Frankly, I’m not sure that grade matters much. This somewhat surprises me. I used to be a firm believer in premium or choice beef. However, long involvement with the local movement has given me the opportunity to sample a lot of local meats (often as the farmer was cooking it to serve for lunch as I cut his carcass up). I’ve done some rethinking about the importance of grading, particularly in beef.
I’m now more convinced that – where beef is concerned – quality has more to do with the breed, the type and quality of its feed, the soil it was pastured on, how humanely it was raised, how it was slaughtered, how it was aged and how it was cut and processed. I have had very lean meat that was surprisingly tender and I have had extremely marbled meat that was chewy.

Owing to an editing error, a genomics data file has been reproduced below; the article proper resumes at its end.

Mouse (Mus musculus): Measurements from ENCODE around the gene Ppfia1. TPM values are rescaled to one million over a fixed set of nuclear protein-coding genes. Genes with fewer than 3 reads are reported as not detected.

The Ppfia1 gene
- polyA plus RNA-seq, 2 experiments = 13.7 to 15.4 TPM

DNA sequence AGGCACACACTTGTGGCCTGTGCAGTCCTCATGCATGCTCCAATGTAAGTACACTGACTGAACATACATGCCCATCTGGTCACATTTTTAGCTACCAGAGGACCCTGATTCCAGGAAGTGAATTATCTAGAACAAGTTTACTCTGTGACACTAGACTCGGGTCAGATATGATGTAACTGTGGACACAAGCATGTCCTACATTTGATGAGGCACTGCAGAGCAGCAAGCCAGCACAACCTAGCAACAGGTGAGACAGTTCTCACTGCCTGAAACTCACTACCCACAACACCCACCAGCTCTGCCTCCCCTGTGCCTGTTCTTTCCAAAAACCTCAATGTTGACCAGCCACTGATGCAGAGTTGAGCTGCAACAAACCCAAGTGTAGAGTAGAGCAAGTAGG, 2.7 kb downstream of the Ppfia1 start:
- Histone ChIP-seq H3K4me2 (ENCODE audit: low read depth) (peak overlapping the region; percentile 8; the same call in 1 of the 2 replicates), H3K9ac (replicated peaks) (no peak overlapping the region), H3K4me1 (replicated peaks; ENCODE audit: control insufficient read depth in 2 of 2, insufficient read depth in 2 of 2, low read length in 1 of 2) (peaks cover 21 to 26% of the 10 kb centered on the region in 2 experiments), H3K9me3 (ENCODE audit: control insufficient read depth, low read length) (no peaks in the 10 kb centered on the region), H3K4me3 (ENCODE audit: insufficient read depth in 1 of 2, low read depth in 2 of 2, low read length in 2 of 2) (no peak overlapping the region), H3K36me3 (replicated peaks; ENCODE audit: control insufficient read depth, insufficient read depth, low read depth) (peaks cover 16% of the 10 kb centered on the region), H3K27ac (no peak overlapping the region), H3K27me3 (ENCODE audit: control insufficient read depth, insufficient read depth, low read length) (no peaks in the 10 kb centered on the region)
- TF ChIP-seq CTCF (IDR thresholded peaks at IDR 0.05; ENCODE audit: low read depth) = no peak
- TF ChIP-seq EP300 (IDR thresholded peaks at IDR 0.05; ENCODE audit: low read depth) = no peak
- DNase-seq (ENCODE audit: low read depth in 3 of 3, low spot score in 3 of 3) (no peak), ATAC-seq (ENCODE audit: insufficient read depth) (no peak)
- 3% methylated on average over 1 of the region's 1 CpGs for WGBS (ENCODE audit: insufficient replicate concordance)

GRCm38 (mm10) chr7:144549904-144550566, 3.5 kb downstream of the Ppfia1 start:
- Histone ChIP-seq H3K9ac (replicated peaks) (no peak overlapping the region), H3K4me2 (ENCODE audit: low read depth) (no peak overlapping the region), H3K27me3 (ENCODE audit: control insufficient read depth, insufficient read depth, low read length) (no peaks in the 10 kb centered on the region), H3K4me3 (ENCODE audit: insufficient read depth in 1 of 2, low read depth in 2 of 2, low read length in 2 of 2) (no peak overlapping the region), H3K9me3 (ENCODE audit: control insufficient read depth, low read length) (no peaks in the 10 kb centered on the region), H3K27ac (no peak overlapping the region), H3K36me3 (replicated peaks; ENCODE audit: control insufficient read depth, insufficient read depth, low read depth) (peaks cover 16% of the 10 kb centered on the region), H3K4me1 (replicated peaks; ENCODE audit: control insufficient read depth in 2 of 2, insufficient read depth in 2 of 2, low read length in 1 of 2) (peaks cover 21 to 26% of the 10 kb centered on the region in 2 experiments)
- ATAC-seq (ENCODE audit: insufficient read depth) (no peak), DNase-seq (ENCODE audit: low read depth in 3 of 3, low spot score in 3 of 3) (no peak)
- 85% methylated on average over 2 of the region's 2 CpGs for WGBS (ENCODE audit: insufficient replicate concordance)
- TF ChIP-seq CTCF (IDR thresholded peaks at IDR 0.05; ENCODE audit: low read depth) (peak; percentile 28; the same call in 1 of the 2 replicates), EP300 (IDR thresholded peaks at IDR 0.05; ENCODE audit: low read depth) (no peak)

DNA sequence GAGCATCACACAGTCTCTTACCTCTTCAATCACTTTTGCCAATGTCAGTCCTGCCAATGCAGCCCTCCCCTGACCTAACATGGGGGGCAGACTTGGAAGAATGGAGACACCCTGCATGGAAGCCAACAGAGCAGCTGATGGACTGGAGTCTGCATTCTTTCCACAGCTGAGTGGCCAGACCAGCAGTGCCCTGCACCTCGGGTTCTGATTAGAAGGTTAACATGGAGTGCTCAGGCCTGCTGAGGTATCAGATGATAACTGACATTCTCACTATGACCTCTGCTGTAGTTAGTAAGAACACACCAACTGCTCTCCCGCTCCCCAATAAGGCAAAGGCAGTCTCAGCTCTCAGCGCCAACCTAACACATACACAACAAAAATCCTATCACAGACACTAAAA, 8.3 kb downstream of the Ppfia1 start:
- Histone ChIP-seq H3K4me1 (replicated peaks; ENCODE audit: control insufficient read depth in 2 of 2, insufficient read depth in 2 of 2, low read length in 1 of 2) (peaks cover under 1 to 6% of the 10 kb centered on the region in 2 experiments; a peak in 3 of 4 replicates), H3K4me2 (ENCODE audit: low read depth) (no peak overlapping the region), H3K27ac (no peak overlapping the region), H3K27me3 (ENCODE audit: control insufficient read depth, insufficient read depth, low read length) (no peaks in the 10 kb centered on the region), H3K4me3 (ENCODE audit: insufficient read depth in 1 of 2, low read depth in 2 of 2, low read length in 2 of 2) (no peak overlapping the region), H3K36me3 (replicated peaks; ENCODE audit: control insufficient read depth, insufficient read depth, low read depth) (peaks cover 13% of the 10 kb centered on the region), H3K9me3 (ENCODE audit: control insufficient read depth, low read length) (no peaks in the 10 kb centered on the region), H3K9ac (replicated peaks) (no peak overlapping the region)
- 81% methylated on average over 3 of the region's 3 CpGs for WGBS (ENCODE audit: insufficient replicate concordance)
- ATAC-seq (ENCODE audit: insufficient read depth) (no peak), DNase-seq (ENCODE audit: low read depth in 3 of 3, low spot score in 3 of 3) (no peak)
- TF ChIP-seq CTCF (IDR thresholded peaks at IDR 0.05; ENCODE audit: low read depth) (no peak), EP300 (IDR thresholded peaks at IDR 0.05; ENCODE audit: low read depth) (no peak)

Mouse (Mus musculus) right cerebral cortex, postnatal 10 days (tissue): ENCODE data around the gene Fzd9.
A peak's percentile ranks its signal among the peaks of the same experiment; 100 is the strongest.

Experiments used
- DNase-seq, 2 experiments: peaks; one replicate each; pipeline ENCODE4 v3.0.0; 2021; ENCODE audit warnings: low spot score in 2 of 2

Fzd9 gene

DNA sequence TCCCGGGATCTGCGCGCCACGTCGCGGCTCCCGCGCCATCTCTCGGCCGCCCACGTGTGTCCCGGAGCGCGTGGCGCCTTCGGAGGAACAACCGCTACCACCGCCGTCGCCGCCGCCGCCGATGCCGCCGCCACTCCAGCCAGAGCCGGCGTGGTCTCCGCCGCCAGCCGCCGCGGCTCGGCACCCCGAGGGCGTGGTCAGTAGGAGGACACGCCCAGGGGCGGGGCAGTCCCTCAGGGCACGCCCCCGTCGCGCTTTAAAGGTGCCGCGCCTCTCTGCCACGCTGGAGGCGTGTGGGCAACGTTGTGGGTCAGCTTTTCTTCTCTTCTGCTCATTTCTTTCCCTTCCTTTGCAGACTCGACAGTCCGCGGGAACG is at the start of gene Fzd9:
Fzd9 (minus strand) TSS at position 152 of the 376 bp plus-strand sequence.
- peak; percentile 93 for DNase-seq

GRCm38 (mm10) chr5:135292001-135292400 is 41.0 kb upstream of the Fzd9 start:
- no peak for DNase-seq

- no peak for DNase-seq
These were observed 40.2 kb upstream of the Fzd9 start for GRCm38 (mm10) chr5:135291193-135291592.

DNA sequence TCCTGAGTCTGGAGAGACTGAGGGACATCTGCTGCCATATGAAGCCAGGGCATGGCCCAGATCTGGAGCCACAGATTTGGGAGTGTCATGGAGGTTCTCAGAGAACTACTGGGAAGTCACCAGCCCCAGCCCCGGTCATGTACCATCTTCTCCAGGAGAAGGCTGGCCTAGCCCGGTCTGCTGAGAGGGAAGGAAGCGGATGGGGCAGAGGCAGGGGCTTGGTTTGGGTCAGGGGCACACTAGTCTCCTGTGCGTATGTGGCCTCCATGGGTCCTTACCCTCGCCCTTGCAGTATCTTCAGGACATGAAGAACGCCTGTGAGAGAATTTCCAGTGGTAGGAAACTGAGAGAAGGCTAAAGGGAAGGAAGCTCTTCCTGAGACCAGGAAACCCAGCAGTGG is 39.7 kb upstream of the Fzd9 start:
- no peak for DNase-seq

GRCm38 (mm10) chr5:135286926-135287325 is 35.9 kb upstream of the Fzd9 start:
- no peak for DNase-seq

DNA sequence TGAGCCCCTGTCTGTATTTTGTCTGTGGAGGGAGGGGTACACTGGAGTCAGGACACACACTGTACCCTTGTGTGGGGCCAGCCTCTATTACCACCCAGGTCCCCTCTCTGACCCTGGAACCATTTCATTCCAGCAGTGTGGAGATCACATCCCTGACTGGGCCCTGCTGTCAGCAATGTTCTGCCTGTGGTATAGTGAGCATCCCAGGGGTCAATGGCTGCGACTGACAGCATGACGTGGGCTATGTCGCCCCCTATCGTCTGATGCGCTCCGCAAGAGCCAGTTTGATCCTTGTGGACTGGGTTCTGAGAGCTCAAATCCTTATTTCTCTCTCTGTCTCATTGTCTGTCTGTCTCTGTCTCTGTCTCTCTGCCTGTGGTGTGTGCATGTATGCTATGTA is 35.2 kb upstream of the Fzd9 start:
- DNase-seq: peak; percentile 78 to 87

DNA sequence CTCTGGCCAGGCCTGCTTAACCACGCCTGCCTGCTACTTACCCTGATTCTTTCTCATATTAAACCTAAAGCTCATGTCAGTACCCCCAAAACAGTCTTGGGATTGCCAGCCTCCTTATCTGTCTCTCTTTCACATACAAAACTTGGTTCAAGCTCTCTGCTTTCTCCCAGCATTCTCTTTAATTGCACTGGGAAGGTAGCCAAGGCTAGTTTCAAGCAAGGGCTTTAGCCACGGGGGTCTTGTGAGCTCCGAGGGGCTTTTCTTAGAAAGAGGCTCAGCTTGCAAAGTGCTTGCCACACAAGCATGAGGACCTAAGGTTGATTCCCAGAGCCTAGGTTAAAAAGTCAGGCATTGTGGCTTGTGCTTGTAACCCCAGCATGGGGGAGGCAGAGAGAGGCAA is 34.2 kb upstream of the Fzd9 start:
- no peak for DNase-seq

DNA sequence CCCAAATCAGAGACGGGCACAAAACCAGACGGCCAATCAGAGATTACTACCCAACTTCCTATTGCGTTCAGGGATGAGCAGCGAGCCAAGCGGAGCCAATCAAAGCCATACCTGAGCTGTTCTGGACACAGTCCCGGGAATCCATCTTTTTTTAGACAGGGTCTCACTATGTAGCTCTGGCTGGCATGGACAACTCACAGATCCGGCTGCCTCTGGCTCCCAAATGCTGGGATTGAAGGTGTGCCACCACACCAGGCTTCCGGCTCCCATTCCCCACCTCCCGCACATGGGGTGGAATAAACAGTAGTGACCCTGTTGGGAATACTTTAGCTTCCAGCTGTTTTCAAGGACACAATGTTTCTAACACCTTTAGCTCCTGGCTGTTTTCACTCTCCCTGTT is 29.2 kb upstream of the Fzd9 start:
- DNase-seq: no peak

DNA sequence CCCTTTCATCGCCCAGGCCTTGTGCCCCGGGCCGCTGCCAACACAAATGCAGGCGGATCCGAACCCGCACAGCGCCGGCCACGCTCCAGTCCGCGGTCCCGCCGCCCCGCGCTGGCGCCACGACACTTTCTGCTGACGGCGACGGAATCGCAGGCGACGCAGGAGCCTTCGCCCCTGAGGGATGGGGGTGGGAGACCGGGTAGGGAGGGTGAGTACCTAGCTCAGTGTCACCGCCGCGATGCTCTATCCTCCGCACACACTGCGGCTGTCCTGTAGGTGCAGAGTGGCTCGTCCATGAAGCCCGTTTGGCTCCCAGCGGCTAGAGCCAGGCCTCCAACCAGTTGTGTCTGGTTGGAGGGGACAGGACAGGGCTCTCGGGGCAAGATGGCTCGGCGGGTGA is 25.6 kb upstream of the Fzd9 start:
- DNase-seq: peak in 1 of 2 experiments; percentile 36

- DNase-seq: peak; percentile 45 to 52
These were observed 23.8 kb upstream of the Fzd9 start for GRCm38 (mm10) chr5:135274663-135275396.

Keep in mind that different breeds of animals have different attributes. Some are more efficient at converting feeds like grass to meat and fat than other breeds. Some breeds do better in harsher climates than others. There are just too many variables so it is important that you do your research.